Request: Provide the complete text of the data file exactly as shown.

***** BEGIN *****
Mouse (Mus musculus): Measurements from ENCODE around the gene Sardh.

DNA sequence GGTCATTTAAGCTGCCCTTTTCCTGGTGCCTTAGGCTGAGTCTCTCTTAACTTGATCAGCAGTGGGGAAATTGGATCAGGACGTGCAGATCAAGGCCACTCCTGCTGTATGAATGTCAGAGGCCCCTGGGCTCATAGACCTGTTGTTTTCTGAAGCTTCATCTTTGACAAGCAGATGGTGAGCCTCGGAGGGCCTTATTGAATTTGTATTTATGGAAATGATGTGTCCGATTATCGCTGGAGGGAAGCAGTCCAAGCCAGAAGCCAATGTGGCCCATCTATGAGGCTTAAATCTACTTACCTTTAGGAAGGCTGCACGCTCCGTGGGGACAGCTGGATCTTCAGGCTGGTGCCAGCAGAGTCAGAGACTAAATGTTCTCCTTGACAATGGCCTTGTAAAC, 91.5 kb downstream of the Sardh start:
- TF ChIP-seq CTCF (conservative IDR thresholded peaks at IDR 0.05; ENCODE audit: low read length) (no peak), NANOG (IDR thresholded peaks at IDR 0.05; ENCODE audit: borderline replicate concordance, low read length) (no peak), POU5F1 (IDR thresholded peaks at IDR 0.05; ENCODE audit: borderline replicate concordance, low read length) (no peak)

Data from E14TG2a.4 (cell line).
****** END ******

Mouse (Mus musculus): Measurements from ENCODE around the gene Sardh.

DNA sequence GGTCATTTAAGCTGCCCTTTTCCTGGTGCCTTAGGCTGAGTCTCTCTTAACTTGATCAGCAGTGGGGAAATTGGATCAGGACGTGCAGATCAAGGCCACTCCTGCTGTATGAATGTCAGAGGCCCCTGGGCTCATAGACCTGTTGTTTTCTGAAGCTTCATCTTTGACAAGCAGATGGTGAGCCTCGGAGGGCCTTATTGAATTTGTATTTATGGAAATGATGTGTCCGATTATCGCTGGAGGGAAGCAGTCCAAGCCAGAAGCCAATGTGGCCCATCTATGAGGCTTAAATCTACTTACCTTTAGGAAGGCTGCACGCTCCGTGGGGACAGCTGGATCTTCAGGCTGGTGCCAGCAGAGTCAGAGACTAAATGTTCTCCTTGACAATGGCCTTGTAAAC, 91.5 kb downstream of the Sardh start:
- TF ChIP-seq CTCF (conservative IDR thresholded peaks at IDR 0.05; ENCODE audit: low read length) (no peak), NANOG (IDR thresholded peaks at IDR 0.05; ENCODE audit: borderline replicate concordance, low read length) (no peak), POU5F1 (IDR thresholded peaks at IDR 0.05; ENCODE audit: borderline replicate concordance, low read length) (no peak)

Data from E14TG2a.4 (cell line).